With the legislative calendar finished for 2017, time has run out for regulated online poker in California this year, with little hope for future prospects.
Back in February, Assemblyman Reggie Jones-Sawyer introduced a bill to regulate online poker in California. The Assemblyman himself gave the bill little hope of success due to the precedents that had been set in 2016 with regard to operator suitability, the subsidy to the horseracing industry and the low levels of tax revenues the bill would generate.
Players were also unhappy with Jones-Sawyer´s bill as it ring-fences the Californian market, made playing at an unregulated poker site a felony, and lacked the mechanisms to ensure fair play and protect their bankrolls from rogue operators. The bill was referred to the Assembly´s Governmental Organization Committee in April, where it has remained ever since.
The deadline for committees to send bills to the Assembly Floor passed at the beginning of September. However, there is always the chance that a last minute amendment can be tagged onto an unrelated bill after the deadline has passed. That chance has now gone due to California´s legislative calendar having closed for 2017, and the Assembly being in recess until January next year.
So, What Went Wrong This Year?
Basically nobody bothered. PokerStars – conscious of the fact its participation in a regulated market was in doubt – failed to make any effort. The Poker Players Alliance – without its previous source of funding – focused on screwing up online poker legislation in Michigan, and the would-be affiliate “poker news” sites directed their attention to New York and Pennsylvania.
There was no repeat of the PokerStars-funded Californians for Responsible iPoker campaign, no public meetings for John Pappas to wave his mobile phone around in, and Online Poker Report – the would-be affiliate most likely to benefit from regulated online poker in California – published just six stories about online poker regulation in California, compared with 81 (to date) relating to events in Pennsylvania.
There were also problems within the pro-PokerStars coalition. Following on from the David Baazov insider trading allegations in 2016, two of the coalition´s brick-and-mortar casinos were raided by the FBI in April in connection with money laundering charges. Then, in May, the San Manuel Band of Mission Indians said enough is enough and left the coalition to concentrate on more important tribal matters.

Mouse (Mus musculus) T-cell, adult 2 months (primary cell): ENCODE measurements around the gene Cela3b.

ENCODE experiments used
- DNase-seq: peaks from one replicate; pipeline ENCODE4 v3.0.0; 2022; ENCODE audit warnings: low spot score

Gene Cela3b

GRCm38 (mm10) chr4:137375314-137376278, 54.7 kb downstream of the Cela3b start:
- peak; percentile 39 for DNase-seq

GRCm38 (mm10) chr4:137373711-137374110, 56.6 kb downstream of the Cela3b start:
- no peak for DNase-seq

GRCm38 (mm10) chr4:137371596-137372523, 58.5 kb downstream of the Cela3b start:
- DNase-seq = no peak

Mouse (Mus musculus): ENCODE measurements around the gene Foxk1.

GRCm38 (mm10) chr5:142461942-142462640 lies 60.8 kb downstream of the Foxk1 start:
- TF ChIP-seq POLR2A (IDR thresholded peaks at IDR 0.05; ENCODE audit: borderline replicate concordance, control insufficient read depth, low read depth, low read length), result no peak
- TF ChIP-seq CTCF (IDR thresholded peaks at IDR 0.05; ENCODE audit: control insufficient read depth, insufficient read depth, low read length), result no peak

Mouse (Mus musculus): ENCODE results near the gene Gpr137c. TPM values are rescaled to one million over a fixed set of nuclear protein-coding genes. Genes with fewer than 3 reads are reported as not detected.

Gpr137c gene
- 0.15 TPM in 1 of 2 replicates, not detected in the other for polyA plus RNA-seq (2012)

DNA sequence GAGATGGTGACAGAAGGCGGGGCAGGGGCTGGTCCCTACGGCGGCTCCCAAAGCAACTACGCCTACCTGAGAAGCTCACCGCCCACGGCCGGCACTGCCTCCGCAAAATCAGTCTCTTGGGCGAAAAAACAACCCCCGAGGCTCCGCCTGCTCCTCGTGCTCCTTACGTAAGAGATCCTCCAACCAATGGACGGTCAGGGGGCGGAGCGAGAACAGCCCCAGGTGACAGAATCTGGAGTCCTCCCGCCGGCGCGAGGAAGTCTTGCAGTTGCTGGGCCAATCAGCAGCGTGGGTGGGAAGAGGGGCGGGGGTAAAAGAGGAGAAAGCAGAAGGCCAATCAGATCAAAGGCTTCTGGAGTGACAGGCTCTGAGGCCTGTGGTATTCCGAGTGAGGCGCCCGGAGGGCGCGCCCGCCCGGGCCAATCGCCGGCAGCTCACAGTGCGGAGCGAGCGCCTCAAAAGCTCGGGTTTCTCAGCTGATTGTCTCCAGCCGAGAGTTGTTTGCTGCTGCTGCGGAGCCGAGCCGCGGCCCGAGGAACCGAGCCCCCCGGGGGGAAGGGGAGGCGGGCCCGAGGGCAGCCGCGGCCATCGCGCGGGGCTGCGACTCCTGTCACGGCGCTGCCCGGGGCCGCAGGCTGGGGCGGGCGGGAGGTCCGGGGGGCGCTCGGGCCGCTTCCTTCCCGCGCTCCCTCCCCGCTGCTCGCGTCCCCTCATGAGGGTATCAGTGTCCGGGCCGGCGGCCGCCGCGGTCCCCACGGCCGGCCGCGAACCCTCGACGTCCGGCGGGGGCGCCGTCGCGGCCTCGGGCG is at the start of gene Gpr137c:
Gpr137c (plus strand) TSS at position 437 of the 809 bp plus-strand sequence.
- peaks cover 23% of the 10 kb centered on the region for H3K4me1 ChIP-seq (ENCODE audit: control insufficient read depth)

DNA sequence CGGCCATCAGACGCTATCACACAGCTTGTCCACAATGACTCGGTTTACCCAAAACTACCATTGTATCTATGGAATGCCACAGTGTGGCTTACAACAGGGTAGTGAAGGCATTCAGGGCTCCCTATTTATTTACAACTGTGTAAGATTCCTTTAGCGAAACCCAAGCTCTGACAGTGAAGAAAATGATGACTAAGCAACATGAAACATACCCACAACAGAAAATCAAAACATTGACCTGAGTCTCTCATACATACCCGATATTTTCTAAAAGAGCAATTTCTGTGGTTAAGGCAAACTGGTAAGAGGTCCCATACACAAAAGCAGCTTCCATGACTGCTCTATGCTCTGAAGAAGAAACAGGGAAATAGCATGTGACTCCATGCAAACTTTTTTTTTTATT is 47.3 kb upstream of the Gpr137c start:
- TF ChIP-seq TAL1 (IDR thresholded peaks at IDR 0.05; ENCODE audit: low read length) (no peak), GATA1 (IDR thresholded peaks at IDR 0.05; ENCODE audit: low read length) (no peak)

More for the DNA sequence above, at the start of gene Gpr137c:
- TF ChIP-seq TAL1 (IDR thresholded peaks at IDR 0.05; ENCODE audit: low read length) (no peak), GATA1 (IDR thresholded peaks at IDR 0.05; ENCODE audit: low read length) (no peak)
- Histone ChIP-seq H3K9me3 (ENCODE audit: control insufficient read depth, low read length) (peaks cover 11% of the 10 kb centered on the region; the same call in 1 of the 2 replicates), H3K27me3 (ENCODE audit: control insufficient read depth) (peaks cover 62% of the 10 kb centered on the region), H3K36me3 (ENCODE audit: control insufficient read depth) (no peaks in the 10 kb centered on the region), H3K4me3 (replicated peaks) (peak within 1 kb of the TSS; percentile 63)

Little Hope for Future Prospects
If there is to be regulated online poker in California – ever – the suitability issue has to be sorted out. If PokerStars had put its hand in the air five years ago, and taken a ban for having provided a service to Californians post UIGEA, it would be back in the market by now. But no, PokerStars wants a piece of the action now, and so is preventing everybody else getting any.
However, even if PokerStars conceded its position in the suitability issue, there is still the horseracing industry to appease. Regulated online poker in California is never going to happen while the horseracing industry is getting 95% of the first $60 million in tax revenues. No responsible government would pass a law like that. If the horseracing industry cannot compete and support itself, it should fold.
Then there is the licensing fees and tax rates to sort out. Authors of previous bills have made ambitious promises about how much revenue regulated online poker in California will generate. Most of it is pie in the sky. The state can probably support no more than four operators, and the sport is no longer as popular as it was at the end of the last decade. If you set unrealistic expectations, you are going to fail.
Finally, the lobbying effort has petered out. Without PokerStars, the PPA and would-be affiliates driving public interest, who really cares? There are multiple opportunities to play online poker in California – they are just not regulated and taxed. Considering the proposed legislation to regulate online poker in California lacked any player protections, there is no benefit to regulation as far as players are concerned.
That is why there is little hope for the future prospects on regulated online poker in California.